In Embracing Jesus and the Goddess the author proposes a melding of what he calls the "complementary spiritual styles" of Christianity and Wicca. In doing so, he draws upon his experience as a concurrently practicing Christian and Wiccan to create a balance that he has found lacking in his experience of them individually.
The book has much that is good to say about both Goddess worship (a more accurate term, I think, for what he is describing than Wicca) and Christianity. He credits followers of the Goddess with respect for the earth, and a healthy celebration of the human body and sexuality, as well having the potential to transform Christian tradition, among other attributes. Christians are praised for their sense of community, compassion for the vulnerable and history of social revolution. Obviously, these traits are not exclusive to one group or the other, but examples of what McColman sees are notable in each. Both groups also receive equal amounts of criticism for what he sees as their shortcomings.
The book progresses from a summary of the positive and negative aspects of each tradition to a section on reconciling the common hostility between the two paths. Finally, it offers practical suggestions to the individual reader on how she might incorporate both Jesus and Goddess worship into her own spiritual practice.
From the brief biographical information included in the text, McColman does not seem to belong to or have received training from a traditional (i.e., Gardnerian, Alexandrian, etc.) coven. His criticism of some aspects of Wicca (a term which he uses interchangeably, to a great extent, with Paganism and Goddess spirituality), while true for him in his experience (such as the emphasis of the divine feminine to the near exclusion of the masculine) are not necessarily true of Wicca in general, nor for the individual reader, and sometimes tend to weaken his arguments.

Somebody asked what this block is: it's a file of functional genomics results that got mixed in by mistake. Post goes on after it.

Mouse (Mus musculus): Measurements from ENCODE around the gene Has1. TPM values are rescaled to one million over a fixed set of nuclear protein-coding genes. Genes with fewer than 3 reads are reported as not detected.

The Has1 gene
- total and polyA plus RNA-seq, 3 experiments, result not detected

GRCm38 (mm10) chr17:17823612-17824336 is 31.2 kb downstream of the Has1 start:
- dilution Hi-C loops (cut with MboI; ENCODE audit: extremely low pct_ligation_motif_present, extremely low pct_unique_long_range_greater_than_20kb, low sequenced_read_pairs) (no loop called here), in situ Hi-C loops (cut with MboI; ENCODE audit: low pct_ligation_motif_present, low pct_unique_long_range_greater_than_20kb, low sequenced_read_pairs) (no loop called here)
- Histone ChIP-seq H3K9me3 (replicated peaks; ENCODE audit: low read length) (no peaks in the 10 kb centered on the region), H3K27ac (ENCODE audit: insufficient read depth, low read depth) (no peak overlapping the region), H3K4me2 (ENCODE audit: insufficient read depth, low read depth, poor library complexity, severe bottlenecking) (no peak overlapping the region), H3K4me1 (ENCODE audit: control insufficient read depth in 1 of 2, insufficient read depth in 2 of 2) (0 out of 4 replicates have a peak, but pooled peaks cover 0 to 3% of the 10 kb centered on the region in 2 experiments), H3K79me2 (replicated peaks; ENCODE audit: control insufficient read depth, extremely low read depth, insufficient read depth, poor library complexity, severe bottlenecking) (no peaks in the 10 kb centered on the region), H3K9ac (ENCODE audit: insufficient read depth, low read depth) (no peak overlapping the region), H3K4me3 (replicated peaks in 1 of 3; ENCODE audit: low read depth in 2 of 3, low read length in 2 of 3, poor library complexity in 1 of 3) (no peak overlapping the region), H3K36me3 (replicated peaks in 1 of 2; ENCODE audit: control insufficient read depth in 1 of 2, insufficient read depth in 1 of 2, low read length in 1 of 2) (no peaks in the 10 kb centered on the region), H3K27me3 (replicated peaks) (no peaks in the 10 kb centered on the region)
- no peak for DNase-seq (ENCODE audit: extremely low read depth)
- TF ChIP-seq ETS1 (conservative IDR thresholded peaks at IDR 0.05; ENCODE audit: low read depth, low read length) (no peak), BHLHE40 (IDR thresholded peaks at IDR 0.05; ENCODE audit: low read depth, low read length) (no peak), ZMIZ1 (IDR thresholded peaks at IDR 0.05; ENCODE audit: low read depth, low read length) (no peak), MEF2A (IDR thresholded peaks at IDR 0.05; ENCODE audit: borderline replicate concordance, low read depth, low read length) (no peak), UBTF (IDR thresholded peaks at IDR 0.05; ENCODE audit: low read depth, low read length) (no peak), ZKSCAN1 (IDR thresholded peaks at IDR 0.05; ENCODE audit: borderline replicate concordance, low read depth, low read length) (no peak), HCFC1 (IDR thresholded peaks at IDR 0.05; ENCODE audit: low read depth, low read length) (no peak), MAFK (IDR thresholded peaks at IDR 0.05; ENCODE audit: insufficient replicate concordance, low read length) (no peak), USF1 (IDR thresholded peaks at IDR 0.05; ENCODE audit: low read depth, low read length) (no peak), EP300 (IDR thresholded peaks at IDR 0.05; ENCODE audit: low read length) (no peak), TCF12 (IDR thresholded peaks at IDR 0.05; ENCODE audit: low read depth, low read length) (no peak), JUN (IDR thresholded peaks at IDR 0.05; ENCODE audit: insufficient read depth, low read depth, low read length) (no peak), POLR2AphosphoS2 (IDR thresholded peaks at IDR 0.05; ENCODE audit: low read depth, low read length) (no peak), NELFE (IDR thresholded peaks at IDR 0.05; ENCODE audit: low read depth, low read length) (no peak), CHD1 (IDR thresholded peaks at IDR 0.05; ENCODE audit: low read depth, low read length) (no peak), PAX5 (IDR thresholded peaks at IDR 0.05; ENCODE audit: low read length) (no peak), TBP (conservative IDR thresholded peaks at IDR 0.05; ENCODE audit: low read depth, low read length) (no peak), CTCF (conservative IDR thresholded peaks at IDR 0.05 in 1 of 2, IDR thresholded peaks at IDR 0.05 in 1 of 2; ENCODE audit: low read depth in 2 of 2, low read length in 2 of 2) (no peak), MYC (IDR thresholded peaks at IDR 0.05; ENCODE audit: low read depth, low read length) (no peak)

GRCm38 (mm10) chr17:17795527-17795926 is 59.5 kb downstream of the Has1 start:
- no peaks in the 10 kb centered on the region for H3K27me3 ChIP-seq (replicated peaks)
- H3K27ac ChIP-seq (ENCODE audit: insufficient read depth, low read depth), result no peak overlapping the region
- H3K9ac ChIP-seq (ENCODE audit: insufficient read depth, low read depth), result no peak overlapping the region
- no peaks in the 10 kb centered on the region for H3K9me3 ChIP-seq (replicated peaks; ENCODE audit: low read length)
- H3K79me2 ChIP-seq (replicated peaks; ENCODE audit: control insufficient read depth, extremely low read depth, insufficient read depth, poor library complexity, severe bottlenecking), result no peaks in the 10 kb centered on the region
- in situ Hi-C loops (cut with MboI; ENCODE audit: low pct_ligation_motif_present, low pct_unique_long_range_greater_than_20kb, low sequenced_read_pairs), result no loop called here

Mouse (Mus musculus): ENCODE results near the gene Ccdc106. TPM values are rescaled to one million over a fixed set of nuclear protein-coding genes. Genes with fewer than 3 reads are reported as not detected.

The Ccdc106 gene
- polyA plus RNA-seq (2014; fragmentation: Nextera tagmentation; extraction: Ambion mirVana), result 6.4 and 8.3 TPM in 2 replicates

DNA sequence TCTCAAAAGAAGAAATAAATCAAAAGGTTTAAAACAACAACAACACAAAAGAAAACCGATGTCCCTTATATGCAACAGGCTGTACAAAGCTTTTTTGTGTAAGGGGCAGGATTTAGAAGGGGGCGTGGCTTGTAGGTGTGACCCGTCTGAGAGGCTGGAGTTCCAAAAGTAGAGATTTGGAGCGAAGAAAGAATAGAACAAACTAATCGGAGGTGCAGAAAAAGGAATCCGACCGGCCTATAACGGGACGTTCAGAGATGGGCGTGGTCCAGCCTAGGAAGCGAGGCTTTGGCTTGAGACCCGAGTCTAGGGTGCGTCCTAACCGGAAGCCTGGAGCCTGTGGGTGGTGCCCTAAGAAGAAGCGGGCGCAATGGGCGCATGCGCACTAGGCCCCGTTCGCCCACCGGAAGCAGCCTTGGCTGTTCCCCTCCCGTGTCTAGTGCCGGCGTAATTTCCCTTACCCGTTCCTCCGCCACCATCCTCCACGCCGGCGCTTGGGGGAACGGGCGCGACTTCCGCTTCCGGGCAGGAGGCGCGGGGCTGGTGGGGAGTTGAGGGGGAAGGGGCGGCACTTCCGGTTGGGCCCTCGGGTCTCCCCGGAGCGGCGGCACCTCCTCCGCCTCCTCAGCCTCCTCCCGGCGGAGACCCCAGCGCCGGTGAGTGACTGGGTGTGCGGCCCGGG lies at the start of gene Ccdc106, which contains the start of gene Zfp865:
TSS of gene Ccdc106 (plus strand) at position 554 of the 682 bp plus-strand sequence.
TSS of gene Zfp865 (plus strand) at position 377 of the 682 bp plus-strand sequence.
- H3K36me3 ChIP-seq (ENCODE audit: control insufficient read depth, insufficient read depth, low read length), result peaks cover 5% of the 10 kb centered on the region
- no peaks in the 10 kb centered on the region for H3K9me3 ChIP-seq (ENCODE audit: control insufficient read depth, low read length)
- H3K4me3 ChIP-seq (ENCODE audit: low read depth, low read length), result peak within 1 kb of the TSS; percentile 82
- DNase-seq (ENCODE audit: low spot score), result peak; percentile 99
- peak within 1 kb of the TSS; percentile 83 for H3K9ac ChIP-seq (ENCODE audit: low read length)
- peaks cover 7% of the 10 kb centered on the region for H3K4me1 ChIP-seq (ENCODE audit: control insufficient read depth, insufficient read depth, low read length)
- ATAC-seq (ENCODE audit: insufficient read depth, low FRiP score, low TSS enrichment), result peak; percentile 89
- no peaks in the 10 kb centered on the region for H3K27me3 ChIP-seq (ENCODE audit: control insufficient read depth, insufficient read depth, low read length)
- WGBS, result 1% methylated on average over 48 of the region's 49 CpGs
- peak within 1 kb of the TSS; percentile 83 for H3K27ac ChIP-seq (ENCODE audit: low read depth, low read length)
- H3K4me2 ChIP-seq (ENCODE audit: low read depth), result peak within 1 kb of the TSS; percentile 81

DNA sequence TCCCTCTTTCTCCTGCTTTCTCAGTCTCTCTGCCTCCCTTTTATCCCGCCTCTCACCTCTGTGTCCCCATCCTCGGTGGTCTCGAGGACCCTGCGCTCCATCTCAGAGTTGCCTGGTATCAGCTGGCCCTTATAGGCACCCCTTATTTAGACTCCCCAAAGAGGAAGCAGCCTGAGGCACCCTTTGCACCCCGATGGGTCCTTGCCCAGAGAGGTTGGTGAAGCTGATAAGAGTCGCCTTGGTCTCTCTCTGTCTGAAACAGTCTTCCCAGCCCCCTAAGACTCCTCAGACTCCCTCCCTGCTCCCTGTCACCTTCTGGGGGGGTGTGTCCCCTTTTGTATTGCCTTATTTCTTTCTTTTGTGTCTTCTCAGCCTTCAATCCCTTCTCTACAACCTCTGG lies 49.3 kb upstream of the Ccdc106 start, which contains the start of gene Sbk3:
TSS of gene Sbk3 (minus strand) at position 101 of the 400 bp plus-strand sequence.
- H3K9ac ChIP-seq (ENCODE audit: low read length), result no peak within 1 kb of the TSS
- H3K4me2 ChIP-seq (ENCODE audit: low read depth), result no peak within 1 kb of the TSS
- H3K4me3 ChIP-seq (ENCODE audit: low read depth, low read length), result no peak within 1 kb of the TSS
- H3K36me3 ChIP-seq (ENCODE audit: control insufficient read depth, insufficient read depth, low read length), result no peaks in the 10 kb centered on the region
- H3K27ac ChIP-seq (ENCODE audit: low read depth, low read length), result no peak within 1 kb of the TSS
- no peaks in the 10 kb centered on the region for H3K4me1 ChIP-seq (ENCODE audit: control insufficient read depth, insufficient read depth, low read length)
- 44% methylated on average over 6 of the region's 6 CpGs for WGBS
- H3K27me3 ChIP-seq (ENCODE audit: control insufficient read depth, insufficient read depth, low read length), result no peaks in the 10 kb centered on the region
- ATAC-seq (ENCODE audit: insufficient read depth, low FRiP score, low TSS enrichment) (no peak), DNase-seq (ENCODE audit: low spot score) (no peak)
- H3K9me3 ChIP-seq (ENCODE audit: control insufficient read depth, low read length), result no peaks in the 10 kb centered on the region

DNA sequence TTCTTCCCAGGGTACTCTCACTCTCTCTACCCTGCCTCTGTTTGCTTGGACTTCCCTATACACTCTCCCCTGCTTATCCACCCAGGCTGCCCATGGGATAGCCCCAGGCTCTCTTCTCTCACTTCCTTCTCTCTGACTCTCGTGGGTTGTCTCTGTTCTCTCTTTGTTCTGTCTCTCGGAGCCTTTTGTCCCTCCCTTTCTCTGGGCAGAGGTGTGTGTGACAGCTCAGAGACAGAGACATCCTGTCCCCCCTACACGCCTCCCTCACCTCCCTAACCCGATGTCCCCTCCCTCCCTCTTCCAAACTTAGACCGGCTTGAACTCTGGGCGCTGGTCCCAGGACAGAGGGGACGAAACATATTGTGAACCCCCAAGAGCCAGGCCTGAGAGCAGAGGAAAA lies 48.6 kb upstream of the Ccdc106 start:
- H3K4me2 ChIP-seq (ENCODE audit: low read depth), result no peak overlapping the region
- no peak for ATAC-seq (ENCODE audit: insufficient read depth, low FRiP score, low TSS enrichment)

Whether or not one feels the need to include Jesus in her spiritual practice, the book is worth reading to remind one that Jesus' teachings are generally positive, even if distorted by the institutional church. Perhaps more importantly, to help one keep the open mind she might wish that some members of "established" religions would keep towards followers of the Goddess. Those who have been looking for ways for reconcile Goddess spirituality with a Christian upbringing will find this book very helpful.
~review by Jackie Gorman
Author: Carl McColman
Fair Winds Press, 2001
pp. 176, $22.95